Wrapped gift Image: Flickr user asenat29Enlarge Photo
As another year winds down, the holiday season is once again upon us. For those of us with a passion for driving and all things wheeled, that generally brings with it a mixed blessing.
While we love to get gifts, we’ll let you in on a little secret: when it comes to tools, we much prefer buying our own, spending substantially more than the prices charged by Harbor Freight for its one-time use, disposable tools.
We love scale car models as much as anyone, but we’re flat out of shelf space to display them, and we already have a dozen versions of our favorite cars in multiple scales. Bedsides, you have to dust them on a regular basis, and we’ll be honest: house keeping isn’t our forte.
Cars are out, unless you run with a different crowd than we do, as are car parts. The good stuff is horrifically expensive, and like tools, we gear heads much prefer to buy our own go-fast parts.
So what do we really want this holiday season? The answer, honestly, is “nothing that can be wrapped, stuffed in a stocking, or placed beneath a Christmas tree.” If we could get some face time with Santa, the DMV or the CEO’s of the major automakers, here’s what we’d ask for.
Less Complicated Cars: If you drive as many new cars each year as we do, you’ll soon realize that modern cars have become needlessly complex, with automakers debuting new technology and new interfaces long before they’re really ready for prime time.
The more complex systems in cars become, the more chance there is that something will go wrong, and we’ve experienced some spectacular failures in the last year. We’re not Luddites, but we’d ask for this gift from automakers: before you add a new feature or accessory to a car, ask yourself two things: has it been adequately tested, and does it really enhance the driving experience?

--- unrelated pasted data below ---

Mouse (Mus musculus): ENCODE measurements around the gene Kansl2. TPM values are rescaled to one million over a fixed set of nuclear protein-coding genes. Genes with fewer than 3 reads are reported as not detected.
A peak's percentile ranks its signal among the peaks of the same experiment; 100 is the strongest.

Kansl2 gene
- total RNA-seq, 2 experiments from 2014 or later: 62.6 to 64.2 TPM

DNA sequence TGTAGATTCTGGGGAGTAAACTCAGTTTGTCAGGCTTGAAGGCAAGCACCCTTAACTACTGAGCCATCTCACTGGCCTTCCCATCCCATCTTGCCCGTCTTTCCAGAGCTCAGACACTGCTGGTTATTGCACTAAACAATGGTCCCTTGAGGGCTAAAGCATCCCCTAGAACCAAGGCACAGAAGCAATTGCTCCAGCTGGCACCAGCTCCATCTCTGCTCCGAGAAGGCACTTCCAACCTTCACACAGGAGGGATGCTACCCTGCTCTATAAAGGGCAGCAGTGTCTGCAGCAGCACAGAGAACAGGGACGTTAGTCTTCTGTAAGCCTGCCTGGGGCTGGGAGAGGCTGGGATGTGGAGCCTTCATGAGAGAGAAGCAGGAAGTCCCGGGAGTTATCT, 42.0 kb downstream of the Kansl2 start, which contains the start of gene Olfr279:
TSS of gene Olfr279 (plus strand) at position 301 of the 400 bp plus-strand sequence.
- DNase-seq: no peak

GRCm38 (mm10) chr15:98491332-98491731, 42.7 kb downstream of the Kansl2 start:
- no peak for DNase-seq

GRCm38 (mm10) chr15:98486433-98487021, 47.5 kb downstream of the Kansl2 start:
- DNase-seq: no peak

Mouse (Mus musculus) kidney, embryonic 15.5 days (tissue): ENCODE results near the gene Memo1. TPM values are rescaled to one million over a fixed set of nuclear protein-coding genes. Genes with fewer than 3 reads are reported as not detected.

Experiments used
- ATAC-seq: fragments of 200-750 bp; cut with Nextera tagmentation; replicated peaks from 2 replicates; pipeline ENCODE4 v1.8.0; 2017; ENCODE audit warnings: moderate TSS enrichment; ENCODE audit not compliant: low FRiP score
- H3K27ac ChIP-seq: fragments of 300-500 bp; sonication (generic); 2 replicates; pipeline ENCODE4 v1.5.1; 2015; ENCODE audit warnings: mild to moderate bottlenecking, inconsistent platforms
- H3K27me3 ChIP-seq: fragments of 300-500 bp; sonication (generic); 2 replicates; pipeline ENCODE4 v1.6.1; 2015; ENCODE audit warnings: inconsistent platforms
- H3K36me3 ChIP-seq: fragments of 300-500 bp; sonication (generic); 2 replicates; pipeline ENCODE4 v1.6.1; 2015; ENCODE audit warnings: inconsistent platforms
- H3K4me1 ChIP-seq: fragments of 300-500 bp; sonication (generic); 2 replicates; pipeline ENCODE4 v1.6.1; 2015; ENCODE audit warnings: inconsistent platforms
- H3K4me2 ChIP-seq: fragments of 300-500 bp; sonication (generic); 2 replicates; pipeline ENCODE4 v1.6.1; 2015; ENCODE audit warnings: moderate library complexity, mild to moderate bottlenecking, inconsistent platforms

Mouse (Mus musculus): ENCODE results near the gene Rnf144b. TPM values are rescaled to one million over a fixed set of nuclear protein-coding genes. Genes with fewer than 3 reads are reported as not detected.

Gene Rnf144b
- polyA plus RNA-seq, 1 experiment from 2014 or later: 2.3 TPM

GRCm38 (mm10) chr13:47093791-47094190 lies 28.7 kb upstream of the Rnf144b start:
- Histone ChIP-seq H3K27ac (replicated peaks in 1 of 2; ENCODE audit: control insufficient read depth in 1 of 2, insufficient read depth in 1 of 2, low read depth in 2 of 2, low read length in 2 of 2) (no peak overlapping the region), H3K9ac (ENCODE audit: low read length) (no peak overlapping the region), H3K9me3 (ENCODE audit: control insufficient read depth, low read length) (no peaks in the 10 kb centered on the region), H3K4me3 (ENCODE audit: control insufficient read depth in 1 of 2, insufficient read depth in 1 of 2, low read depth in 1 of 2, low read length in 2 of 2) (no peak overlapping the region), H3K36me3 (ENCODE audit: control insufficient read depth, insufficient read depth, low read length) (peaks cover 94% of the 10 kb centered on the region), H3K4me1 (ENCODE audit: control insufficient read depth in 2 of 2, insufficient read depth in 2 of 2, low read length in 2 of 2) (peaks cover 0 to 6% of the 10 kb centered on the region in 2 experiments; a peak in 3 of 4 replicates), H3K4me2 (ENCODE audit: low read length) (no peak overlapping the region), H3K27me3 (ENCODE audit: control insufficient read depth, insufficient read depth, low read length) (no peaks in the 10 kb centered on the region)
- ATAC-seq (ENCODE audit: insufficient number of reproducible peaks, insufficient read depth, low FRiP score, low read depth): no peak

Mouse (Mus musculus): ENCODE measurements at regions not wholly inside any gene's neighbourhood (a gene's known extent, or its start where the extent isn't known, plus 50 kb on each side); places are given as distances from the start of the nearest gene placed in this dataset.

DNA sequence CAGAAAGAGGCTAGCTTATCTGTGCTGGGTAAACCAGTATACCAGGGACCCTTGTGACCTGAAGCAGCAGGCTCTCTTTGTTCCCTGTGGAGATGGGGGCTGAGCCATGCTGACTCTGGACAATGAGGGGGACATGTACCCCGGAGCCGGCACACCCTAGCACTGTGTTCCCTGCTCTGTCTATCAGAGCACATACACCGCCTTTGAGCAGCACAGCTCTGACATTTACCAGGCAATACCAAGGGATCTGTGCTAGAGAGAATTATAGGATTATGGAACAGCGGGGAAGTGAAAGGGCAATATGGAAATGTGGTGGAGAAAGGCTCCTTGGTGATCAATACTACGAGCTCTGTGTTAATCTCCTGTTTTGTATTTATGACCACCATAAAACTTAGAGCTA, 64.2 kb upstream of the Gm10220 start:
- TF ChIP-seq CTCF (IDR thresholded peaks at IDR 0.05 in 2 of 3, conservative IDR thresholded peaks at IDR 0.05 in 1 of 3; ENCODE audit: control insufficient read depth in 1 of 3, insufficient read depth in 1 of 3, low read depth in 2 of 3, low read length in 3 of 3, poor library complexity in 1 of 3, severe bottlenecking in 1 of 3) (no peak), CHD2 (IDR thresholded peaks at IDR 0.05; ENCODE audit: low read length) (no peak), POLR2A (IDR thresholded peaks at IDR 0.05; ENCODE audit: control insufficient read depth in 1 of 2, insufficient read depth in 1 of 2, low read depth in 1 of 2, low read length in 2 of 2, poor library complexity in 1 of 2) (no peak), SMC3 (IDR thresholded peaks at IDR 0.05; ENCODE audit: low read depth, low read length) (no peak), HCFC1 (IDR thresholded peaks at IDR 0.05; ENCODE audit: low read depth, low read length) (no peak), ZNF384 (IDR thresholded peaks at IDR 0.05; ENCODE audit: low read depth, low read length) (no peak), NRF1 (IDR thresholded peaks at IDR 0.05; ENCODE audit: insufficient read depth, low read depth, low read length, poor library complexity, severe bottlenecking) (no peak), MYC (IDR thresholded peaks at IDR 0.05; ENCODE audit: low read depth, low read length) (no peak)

2013 Subaru BRZ fitted with STI upgradesEnlarge Photo
More Manual Transmissions: For years, Germany was the land of the manual transmission. The ever-pragmatic Germans eschewed automatic transmissions, as they robbed cars of performance, reduced fuel economy and added cost to the purchase price.
Those days are gone, since even Germans are now embracing cars with modern automatic transmissions. On the plus side, some modern automatics offer improved performance over manuals, as well as superior fuel economy. Many companies don’t even charge extra for them anymore, so the days of the clutch pedal seem to be coming to an end.
That’s a shame in our eyes, since few things connect driver to car quite like a manual gearbox. There is a joy in mastering skills, like a perfectly rev-matched downshift, that new drivers will likely never experience. We know this is a lost cause, but we’re still going to go down swinging; please, Santa, bring us more manual transmission cars.